Reflections about Death
“I’m hungry,” Bea says as I enter the bedroom.
I feed her half a chocolate pudding.
“Now, let me sleep,” she says.
I return to bed and start to doze off.
Not five minutes have passed when the voice calls out again: “I’m hungry! I need food!”
Since it’s past 10 pm, I provide the rest of the pudding and half a biscotti. Then, as Bea is drinking water, I slip half a sleeping pill into her mouth. It does not get past her watchful tongue. I retrieve the pill from the sheets and push it back in.
“Swallow!” I order, asserting myself.
“Well, now. Aren’t you powerful!” Bea responds in that sassy tone she usually reserves for Nurse Jane. “There. Now, go away.”
In the morning, I greet Bea with a smile and one scarlet zinnia.
“Who are you?” she says. “Are you my mother?”
I arm myself with patience. “No. I’m Sandy and ...”
“You are my daughter,” Bea says before I can.
After breakfast, I reposition her on one side for another nap. The skin around her eyes is translucent from all the beauty sleep. Lisa comes and I escape for an hour. Upon my return, I find our lovely health aide holding Bea’s hand. Lisa reports this conversation:
Bea: “Why don’t I die?”
Lisa: “Because it’s not your time.”
Bea: “When will I die?”
Lisa: “I don’t know the answer to that. Do you want to die?”
Bea: “Not yet.”
Among Bea’s papers there is a pertinent note, left for us to find:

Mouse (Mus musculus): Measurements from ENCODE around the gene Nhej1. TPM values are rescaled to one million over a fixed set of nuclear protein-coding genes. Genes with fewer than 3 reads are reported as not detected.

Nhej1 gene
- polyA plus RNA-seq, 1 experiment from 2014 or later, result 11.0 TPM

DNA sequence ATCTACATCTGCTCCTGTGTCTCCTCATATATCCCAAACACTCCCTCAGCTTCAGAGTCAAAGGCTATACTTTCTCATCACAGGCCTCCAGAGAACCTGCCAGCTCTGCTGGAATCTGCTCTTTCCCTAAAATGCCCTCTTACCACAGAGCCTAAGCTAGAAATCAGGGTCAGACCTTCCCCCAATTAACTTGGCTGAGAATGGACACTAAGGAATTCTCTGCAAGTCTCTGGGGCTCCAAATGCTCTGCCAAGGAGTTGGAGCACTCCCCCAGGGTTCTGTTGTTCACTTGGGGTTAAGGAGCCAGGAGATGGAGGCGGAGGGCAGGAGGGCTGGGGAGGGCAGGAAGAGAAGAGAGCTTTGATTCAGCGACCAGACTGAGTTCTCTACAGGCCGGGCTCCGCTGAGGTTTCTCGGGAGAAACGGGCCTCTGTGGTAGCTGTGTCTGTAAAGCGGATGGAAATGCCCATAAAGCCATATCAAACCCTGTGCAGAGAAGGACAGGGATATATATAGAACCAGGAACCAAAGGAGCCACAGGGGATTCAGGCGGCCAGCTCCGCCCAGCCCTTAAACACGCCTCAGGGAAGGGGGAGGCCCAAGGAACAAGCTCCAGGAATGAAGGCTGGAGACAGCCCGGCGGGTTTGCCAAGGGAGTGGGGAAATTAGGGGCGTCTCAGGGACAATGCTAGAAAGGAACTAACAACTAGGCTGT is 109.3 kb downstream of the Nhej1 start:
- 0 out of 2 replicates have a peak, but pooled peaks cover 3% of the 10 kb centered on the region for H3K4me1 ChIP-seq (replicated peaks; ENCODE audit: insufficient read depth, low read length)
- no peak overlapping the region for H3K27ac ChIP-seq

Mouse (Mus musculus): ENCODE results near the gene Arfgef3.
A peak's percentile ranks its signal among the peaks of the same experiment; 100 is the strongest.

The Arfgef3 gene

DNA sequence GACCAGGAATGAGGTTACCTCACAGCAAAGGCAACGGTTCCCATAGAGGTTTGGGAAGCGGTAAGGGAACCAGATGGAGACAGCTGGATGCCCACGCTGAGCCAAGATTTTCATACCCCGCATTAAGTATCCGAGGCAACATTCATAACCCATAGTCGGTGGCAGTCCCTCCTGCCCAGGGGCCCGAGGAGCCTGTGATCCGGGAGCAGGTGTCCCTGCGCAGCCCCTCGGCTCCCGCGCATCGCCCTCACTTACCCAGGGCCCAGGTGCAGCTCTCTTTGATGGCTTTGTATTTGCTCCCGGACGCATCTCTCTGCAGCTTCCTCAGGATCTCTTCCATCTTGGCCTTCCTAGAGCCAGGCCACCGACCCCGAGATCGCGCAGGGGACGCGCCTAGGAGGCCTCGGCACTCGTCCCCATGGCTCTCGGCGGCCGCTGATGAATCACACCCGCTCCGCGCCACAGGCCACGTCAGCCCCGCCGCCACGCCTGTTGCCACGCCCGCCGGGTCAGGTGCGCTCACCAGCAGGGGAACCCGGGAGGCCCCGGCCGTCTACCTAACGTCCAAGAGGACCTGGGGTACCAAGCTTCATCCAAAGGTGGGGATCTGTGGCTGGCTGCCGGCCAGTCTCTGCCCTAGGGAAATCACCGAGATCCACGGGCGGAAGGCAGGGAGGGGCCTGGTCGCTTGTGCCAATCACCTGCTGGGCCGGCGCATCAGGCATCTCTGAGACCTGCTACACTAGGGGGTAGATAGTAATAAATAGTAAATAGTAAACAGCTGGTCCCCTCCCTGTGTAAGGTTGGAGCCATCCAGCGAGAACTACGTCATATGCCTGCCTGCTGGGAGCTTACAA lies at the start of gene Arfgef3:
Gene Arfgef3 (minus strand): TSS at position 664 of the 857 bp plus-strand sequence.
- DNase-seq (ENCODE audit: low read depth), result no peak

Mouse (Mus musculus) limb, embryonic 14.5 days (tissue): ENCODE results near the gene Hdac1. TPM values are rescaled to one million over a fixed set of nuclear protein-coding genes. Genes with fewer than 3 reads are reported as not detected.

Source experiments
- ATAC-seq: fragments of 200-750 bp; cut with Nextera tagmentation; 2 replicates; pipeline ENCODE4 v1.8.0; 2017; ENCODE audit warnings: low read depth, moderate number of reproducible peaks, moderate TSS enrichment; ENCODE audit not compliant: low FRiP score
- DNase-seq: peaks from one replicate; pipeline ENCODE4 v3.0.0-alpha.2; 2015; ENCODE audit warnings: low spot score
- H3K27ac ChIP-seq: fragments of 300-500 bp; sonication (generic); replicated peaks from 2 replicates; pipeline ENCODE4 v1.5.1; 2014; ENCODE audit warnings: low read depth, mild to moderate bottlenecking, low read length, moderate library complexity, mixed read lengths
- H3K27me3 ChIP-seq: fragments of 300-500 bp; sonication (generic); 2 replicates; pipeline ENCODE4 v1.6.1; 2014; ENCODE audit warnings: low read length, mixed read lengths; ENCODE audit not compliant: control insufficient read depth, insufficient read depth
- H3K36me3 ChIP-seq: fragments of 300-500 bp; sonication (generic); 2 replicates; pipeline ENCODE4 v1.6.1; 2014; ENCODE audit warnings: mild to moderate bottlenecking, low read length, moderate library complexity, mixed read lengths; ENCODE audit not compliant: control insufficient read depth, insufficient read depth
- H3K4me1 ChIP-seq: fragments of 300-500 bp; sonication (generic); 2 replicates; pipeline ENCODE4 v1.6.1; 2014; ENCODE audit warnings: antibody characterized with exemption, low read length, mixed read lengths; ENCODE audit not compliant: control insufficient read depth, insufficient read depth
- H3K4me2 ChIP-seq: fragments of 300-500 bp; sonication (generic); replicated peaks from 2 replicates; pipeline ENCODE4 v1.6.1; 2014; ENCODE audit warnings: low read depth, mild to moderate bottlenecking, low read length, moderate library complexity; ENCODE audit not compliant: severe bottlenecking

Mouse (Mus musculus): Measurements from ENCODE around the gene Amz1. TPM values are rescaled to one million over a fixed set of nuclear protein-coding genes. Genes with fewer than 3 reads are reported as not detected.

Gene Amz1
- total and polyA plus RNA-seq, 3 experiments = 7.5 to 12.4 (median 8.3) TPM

“At 65, most people are afraid of dying. I am without a religious creed, or any ‘pie in the sky’ predilections. Life, one observes, stops. What most strikes me now about death as I observe other deaths is the unfinished, tragically unfulfilled aspect of most lives – too often the futility of the life. I hear of a death and want to say, “Wait a minute. Help, help! That person hasn’t lived out a meaningful life.”
Everyone is afraid, mostly of heart failure or cancer or the inevitability of just wearing out. My father wore out last year at 95, long after recovering from cancer. He had a strong heart, the doctor said.
One beautiful day this spring I visited Manya Schidlovsky at Sibley Hospital in Washington. She knew, and I knew, and she knew I knew, that she would soon die: malignant tumor in the brain, inoperable. A scarf was wound discreetly around her head. Her eyes – those eloquent eyes – commanded more respect for the intensity of their feeling than her life had held for me heretofore. I wept as I spoke of how much I had admired her parents, of how we both love our sons, of how I would have a concern for Ivan’s wellbeing. (He doesn’t need anyone’s concern – a fine, capable man – but I wanted to give my husband’s kinswoman something.) She could not speak. Her eyes observed me solemnly. She handed me the Kleenex box to wipe my tears.
You leave the hospital, comforted by the spring flowers, new leaves, signs of Earth’s renewal.
We tell ourselves, so, we, too, are a part of this natural world and return to it. A comforting thought? At times. But now, when a life – one’s own life – has more to be accomplished, more ground to cover, more emotions to feel, more fulfillment …”
If there was a second page, it has disappeared. Bea has dated her thoughts July 7, 1975, the year my daughter Stephanie was born. Two more grandchildren would enter the world, for a total of five. Bea was a loving and well-loved grandmother. She traveled to Europe several times with my father. They had many adventures together. Bea even went to Russia, his country, on her own. She helped him write two books and started a book herself. Everywhere Bea went, she spoke to the people she met and tried to understand the world around her.
I hope Bea has achieved the sense of fulfillment she describes above.